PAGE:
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Alcohol and Alcoholism - current issue - Recent Medical Updates

Recent Advances in the Potential of Positive Allosteric Modulators of the GABAB Receptor to Treat Alcohol Use Disorder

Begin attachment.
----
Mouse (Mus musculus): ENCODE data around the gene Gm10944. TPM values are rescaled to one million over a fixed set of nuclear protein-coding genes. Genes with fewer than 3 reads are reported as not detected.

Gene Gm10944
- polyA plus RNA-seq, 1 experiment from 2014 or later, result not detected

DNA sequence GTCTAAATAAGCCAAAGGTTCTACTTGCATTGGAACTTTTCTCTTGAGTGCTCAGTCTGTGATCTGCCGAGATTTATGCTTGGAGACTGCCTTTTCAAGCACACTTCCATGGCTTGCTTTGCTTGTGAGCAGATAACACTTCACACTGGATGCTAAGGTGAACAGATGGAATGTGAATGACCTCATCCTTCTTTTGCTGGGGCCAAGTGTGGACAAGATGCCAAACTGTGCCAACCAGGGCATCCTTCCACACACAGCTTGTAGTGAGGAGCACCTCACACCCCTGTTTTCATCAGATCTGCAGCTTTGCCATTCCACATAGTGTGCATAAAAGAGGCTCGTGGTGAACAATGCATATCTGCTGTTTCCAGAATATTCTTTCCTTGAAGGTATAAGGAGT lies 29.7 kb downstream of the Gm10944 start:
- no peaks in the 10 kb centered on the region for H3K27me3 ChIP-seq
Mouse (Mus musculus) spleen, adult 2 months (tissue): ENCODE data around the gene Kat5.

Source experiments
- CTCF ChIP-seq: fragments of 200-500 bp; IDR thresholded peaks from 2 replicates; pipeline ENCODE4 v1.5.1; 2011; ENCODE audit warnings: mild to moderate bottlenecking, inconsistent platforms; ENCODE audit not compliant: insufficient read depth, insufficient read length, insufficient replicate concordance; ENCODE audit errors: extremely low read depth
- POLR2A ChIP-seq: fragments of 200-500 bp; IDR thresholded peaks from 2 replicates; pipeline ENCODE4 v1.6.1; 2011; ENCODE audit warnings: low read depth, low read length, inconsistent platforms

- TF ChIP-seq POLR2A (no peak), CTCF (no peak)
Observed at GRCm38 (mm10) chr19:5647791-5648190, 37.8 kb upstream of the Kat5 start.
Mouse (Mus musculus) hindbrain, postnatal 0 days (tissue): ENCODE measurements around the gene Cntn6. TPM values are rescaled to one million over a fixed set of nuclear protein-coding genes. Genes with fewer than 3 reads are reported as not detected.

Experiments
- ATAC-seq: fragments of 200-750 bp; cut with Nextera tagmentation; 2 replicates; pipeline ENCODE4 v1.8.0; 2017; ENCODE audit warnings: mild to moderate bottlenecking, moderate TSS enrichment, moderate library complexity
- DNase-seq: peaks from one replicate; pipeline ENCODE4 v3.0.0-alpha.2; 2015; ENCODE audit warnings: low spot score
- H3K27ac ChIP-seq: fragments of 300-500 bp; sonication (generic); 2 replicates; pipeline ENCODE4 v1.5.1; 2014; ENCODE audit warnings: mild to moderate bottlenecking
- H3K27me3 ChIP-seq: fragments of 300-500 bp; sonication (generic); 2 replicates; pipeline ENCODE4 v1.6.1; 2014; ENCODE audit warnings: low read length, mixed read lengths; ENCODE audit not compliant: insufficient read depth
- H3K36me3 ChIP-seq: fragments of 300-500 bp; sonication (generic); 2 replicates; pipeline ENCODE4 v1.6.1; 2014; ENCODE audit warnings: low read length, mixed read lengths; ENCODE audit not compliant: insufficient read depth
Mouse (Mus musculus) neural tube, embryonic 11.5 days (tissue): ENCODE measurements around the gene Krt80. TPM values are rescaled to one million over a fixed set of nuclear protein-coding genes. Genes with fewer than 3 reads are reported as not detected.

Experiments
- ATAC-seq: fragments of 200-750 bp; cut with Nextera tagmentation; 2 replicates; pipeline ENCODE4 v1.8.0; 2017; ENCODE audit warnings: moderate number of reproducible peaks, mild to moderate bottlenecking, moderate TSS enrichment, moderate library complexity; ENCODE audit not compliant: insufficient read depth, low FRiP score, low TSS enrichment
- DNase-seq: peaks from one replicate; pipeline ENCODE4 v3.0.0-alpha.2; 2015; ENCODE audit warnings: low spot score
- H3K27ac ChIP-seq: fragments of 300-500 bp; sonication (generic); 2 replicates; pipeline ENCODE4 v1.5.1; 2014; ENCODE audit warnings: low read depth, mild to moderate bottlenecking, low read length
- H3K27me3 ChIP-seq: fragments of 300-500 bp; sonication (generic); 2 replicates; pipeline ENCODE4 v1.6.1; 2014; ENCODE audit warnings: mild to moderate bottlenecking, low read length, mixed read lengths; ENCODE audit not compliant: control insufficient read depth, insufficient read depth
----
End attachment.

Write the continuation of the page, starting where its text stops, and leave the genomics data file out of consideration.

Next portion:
<span class="paragraphSection"><div class="boxTitle">Abstract</div><div class="boxTitle">Aims</div>The effects of alcohol on gamma-aminobutyric acid (GABA) transmission are key for the development and maintenance of alcohol use disorder (AUD). Previous research consistently indicates that GABA<sub>B</sub> receptor agonists such as baclofen can attenuate addiction-related behaviors in preclinical models of AUD. More importantly, baclofen has also shown promise in clinical studies, particularly in severely alcohol-dependent patients. However, despite this promise, other clinical studies have not confirmed its efficacy and chiefly, larger clinical trials have not been conducted. Therefore, with the exception of France, baclofen is not approved for the treatment of AUD in any other country. Furthermore, it is also important to keep in mind that some patients treated with baclofen may experience important side-effects, including sedation, drowsiness and sleepiness.<div class="boxTitle">Methods</div>This short review will first discuss the history of baclofen for AUD treatment. We will then summarize preclinical behavioral results that have investigated the efficacy of GABA<sub>B</sub> PAMs for addiction treatment, with a special focus on our recent work that investigated the effects of ADX71441, a novel GABA<sub>B</sub> PAM, on several alcohol-related behaviors in rats that model important aspects of human AUD. Finally, in light of the recent criticism about the translational value of animal models of addiction, the specific translational potential of our work and of other preclinical studies that have unanimously reported the efficacy of GABA<sub>B</sub> PAMs to attenuate multiple alcohol-related behaviors will be discussed.<div class="boxTitle">Results</div>Positive allosteric modulators (PAMs) of the GABA<sub>B</sub> receptor offer an attractive alternative approach to baclofen and have the potential to achieve mechanistic and therapeutic effects similar to GABA<sub>B</sub> agonists, while avoiding the tolerance and toxicity issues associated with baclofen. To date, all preclinical behavioral results have invariably shown the efficacy of GABA<sub>B</sub> PAMs for addiction treatment.<div class="boxTitle">Conclusions</div>Preclinical studies indicate that GABA<sub>B</sub> PAMs have a higher therapeutic index than orthosteric agonists, at least in terms of mitigating the sedative effects of GABA<sub>B</sub> agonism. This predicts that GABA<sub>B</sub> PAMs have a high translational potential in humans and merit being tested clinically, in particular in patients with severe AUD.</span>